Before the era of fake news and anti-fascists, William S. Burroughs wrote about preparing for revolution and confronting institutionalized power. In this work, Burroughs' parody becomes a set of rationales and instructions for destabilizing the state and overthrowing an oppressive and corrupt government. As with much of Burroughs’ work, it is hard to say if it is serious or purely satire. The work is funny, horrifying, and eerily prescient, especially concerning the use of language and social media to undermine institutions.
The Revised Boy Scout Manual was a work Burroughs revisited many times, but which has never before been published in its complete form. Based primarily on recordings of a performance of the complete piece found in the archives at the OSU libraries, as well as various incomplete versions of the typescript found at Arizona State University and the New York Public Library archives, this lost masterpiece of satiric subversion is finally available in its entirety.
"A carefully annotated, definitive edition of a long-lost William S. Burroughs work, The Revised Boy Scout Manual is a scathingly humorous, often uncannily prescient guide to revolution."—Foreword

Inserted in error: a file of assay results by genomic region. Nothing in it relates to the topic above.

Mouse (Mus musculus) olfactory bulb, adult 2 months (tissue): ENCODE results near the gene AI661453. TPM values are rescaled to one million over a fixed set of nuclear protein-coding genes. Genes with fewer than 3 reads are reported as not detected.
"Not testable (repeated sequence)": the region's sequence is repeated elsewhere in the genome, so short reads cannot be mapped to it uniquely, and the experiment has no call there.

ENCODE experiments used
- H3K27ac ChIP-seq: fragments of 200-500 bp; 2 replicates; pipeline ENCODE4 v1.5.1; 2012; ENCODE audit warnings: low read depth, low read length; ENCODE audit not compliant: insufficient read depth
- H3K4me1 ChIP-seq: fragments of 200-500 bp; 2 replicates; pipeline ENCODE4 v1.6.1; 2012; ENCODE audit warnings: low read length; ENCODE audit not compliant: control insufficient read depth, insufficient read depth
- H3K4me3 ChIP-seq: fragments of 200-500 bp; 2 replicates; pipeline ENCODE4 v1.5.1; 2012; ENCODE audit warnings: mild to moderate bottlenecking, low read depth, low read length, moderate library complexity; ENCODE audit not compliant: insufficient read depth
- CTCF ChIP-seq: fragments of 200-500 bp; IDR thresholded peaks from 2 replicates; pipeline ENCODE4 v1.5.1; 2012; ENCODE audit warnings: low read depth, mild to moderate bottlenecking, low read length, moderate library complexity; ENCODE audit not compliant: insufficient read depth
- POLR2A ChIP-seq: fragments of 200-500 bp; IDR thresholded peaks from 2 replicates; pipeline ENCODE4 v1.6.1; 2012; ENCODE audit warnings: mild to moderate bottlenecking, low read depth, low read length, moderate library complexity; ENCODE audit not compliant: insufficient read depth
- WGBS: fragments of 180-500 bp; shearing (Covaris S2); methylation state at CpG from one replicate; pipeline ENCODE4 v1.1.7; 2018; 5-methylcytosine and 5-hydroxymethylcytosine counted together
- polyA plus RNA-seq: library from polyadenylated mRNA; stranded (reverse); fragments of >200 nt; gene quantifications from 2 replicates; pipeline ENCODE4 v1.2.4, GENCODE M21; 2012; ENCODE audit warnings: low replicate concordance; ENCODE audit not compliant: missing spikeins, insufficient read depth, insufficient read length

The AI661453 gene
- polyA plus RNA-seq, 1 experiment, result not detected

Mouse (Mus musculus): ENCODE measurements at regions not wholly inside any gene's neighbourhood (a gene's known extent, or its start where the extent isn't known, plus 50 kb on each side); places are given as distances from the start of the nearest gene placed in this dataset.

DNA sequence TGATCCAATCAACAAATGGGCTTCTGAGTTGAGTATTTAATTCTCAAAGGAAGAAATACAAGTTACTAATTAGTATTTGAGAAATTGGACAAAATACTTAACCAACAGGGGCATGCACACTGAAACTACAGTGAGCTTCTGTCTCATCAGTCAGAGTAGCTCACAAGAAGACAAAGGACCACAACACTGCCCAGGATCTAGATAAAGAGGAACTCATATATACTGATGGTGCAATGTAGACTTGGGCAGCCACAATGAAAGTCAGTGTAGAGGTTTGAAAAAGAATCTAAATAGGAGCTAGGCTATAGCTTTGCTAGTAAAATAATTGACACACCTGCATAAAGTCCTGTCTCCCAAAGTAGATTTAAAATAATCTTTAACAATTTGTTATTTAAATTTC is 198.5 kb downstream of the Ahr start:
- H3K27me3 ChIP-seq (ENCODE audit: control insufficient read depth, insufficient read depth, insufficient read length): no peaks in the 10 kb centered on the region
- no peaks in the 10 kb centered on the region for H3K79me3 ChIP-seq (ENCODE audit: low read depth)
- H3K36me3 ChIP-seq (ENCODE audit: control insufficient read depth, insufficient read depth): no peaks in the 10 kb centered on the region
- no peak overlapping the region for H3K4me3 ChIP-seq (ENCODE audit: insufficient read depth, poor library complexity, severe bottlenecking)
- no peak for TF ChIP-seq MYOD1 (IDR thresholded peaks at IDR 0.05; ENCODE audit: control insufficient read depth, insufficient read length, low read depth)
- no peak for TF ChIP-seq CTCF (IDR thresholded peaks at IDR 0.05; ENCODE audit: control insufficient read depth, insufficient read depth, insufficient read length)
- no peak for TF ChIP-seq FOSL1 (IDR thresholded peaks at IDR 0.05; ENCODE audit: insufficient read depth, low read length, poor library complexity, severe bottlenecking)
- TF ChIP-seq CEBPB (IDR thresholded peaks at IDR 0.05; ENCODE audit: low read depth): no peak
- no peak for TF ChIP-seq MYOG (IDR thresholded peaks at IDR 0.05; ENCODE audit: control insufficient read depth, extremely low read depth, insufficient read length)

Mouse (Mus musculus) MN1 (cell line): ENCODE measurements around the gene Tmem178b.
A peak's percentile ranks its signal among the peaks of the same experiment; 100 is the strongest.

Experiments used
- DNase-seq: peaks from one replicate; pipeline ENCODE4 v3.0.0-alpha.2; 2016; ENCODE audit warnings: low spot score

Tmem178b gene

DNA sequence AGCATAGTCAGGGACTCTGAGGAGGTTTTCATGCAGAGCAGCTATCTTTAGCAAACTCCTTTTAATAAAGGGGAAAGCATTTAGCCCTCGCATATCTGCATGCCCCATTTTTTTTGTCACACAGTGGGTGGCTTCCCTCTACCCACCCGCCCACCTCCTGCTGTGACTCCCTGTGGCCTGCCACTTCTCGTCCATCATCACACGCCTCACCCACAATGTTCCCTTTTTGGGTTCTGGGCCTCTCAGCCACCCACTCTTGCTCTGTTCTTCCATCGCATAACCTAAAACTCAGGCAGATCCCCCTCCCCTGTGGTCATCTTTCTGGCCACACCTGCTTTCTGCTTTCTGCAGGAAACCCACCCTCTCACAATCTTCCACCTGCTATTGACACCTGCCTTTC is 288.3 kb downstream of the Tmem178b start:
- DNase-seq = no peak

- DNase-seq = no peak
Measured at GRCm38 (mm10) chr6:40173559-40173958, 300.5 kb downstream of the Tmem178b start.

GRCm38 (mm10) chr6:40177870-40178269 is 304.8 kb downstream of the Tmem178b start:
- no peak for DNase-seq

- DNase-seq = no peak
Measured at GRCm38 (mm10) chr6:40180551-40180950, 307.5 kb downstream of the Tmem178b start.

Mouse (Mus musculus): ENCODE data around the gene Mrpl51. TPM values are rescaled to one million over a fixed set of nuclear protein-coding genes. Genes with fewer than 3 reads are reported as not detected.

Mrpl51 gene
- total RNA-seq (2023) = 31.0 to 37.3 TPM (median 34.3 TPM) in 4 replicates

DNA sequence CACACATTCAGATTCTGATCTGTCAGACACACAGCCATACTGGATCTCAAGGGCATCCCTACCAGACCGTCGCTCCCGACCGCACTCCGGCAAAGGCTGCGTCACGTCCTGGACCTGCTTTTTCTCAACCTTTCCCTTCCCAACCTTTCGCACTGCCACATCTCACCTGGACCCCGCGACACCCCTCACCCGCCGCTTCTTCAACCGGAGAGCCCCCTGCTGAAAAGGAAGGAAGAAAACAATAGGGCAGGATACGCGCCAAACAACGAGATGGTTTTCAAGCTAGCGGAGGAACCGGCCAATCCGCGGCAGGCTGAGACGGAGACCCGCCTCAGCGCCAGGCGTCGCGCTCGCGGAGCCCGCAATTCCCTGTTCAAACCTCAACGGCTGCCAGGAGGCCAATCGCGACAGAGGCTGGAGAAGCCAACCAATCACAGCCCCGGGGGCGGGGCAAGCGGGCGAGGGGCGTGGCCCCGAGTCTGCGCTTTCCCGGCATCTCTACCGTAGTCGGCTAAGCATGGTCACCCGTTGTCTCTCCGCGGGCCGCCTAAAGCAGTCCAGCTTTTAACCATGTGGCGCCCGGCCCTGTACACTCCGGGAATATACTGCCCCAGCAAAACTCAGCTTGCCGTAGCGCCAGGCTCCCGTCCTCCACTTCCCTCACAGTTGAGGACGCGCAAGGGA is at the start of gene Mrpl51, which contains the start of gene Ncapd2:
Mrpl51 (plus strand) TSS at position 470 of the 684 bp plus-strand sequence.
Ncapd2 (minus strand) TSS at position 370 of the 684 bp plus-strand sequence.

“It’s all there all the time with Burroughs.”—Marc Maron
“He’s up there with the pope . . . you can’t revere him enough . . . he’s the greatest mind of our times.”— Patti Smith
“The most important writer to emerge since the Second World War.”—J.G. Ballard
“Well, he’s a writer.”—Samuel Beckett
“The Revised Boy Scout Manual offers easy-to-read proof that the uncensored human imagination allowed to freely extrapolate about future social change can offer outrageous scenarios and fresh language capable of inspiring readers decades into the future.”—V. Vale, founder and publisher of RE/Search
“Here we have Bill Burroughs’ voice coming through loud and clear, like a conversation after his first large whiskey, London c1972. His preoccupations at the time: weaponry, viruses, tape recorder cut-ups, Scientology techniques, the Mayan calendar and Korzybski’s General Semantics are utilized as means to deal with 'the shits.’ Never has a text been more apposite. As usual his ideas are developed into hilarious routines but at heart he is deadly serious: ‘I mean every word I say.’ It is wonderful to see this legendary text in print at last.”—Barry Miles, author of Call Me Burroughs; The Beat Hotel, Ginsberg Burroughs and Corso in Paris 1957-1963; William Burroughs, El Hombre Invisible